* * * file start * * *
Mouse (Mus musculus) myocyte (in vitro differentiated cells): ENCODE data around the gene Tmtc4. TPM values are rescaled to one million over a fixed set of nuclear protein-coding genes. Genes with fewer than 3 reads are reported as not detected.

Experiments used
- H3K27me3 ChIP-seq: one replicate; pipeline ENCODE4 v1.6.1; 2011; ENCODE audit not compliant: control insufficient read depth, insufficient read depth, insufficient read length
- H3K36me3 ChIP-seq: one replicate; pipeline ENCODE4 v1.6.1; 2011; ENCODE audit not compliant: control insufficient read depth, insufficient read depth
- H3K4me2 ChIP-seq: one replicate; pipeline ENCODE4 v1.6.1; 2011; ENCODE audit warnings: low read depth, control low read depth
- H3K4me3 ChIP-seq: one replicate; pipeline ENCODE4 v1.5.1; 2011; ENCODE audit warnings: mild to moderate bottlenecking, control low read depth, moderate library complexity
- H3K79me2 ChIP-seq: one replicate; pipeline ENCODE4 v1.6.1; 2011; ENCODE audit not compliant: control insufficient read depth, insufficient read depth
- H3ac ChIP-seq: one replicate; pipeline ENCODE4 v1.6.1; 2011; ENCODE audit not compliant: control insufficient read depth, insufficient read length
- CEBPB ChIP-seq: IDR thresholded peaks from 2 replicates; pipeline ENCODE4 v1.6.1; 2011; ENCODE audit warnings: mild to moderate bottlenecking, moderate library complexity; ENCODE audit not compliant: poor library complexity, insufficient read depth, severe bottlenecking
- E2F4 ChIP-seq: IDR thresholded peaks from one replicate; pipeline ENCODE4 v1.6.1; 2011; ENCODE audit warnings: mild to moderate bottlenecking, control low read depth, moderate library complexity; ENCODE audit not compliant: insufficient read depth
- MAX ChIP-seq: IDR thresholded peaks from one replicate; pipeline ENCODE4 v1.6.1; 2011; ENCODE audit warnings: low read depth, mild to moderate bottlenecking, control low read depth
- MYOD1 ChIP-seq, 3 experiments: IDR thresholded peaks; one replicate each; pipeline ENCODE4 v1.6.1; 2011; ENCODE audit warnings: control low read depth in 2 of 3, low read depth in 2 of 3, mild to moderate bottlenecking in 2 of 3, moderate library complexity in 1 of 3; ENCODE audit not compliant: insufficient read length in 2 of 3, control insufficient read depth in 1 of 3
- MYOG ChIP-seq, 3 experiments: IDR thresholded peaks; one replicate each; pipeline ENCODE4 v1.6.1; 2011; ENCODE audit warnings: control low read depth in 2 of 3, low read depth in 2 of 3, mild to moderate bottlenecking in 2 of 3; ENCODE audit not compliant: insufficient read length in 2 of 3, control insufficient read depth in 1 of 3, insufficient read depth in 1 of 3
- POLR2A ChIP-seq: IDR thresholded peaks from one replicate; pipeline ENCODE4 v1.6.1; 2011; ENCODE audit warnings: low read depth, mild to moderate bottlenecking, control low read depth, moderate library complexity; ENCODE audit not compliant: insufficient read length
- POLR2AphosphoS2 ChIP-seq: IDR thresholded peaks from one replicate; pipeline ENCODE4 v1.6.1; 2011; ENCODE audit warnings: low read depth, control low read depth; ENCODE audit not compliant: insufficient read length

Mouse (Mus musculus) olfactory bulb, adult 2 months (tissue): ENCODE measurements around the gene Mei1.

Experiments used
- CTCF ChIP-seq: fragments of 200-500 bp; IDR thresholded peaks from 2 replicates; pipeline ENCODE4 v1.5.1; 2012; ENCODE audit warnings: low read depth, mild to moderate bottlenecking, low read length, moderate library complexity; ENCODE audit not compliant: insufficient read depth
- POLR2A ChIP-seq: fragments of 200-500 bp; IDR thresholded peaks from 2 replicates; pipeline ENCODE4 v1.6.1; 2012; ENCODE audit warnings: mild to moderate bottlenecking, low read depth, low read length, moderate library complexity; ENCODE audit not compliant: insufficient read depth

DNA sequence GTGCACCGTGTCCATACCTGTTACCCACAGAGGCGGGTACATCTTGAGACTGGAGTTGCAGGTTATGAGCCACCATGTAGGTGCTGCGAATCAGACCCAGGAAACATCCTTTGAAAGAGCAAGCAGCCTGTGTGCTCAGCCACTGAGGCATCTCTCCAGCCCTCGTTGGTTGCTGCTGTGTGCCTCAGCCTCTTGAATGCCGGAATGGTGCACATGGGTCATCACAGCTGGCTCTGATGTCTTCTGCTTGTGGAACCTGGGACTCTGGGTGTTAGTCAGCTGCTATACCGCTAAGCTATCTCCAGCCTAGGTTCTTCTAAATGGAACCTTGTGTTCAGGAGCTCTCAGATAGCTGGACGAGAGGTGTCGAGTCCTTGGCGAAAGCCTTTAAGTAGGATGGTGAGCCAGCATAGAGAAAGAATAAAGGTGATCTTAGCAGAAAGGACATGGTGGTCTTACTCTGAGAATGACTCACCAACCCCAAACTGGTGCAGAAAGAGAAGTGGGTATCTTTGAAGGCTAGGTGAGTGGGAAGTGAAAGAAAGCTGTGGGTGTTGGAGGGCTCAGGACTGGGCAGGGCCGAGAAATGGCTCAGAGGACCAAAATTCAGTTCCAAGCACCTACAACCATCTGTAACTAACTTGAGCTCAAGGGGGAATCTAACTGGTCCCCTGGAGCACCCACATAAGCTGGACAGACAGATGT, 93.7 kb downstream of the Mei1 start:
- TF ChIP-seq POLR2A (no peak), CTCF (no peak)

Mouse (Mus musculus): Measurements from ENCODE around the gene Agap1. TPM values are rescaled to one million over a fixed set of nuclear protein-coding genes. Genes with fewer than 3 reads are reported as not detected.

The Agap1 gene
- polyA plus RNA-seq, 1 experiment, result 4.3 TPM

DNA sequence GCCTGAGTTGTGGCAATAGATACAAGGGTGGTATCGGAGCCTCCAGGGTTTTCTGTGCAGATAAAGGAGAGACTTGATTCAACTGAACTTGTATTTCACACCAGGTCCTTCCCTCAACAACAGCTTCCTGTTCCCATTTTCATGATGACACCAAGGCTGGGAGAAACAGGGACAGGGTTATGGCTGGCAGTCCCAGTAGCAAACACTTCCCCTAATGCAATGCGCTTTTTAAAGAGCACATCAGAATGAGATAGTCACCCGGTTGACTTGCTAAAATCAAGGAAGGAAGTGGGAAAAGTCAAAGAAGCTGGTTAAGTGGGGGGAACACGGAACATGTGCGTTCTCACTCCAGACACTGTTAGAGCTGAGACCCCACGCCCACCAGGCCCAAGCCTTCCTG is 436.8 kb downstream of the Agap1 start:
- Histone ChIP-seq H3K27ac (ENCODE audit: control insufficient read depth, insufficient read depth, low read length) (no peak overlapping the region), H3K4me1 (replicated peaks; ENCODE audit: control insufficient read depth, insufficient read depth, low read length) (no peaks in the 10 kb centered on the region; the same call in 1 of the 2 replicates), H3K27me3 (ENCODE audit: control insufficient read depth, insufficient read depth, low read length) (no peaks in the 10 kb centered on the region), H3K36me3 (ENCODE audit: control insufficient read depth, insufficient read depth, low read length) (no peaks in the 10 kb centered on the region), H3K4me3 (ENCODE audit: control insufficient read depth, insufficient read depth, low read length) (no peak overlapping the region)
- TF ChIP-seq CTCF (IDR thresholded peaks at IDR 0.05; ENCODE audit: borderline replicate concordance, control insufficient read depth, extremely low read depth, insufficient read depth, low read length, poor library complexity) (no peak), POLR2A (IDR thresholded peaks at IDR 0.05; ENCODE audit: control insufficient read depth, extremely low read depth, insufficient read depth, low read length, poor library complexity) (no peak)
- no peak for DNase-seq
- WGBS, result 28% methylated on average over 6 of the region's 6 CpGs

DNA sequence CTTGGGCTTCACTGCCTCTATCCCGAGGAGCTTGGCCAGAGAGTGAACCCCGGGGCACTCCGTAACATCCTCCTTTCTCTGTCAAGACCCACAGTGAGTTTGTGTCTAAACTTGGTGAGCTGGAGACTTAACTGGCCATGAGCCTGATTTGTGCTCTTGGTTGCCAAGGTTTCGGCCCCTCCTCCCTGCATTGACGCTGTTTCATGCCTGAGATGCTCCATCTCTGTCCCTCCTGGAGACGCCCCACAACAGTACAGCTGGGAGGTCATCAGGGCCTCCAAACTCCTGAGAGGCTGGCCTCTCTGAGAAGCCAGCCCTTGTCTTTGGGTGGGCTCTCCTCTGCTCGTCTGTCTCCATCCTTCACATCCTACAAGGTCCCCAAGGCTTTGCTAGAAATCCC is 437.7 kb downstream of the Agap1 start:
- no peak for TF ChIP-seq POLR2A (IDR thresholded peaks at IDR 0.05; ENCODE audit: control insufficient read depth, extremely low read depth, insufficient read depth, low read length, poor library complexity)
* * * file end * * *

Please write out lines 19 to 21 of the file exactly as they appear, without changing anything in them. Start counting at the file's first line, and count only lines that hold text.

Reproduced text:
- POLR2A ChIP-seq: fragments of 200-500 bp; IDR thresholded peaks from 2 replicates; pipeline ENCODE4 v1.6.1; 2012; ENCODE audit warnings: mild to moderate bottlenecking, low read depth, low read length, moderate library complexity; ENCODE audit not compliant: insufficient read depth

DNA sequence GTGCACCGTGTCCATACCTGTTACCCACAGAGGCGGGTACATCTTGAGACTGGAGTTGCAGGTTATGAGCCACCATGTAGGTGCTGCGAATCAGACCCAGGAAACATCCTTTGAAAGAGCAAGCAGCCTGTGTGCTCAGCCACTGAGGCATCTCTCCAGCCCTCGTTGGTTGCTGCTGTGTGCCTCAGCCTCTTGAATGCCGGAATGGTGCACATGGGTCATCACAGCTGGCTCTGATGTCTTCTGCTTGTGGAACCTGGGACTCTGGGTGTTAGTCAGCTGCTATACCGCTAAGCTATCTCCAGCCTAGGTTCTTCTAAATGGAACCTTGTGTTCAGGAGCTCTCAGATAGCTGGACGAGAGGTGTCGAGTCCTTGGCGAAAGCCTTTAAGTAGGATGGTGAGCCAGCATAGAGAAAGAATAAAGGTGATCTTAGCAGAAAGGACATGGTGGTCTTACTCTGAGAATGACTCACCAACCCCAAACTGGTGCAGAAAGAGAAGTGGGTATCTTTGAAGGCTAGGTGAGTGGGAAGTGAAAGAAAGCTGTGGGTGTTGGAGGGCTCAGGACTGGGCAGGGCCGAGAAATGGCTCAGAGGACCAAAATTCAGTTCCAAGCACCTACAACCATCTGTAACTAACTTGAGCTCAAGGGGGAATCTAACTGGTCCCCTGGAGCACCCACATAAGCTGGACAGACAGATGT, 93.7 kb downstream of the Mei1 start:
- TF ChIP-seq POLR2A (no peak), CTCF (no peak)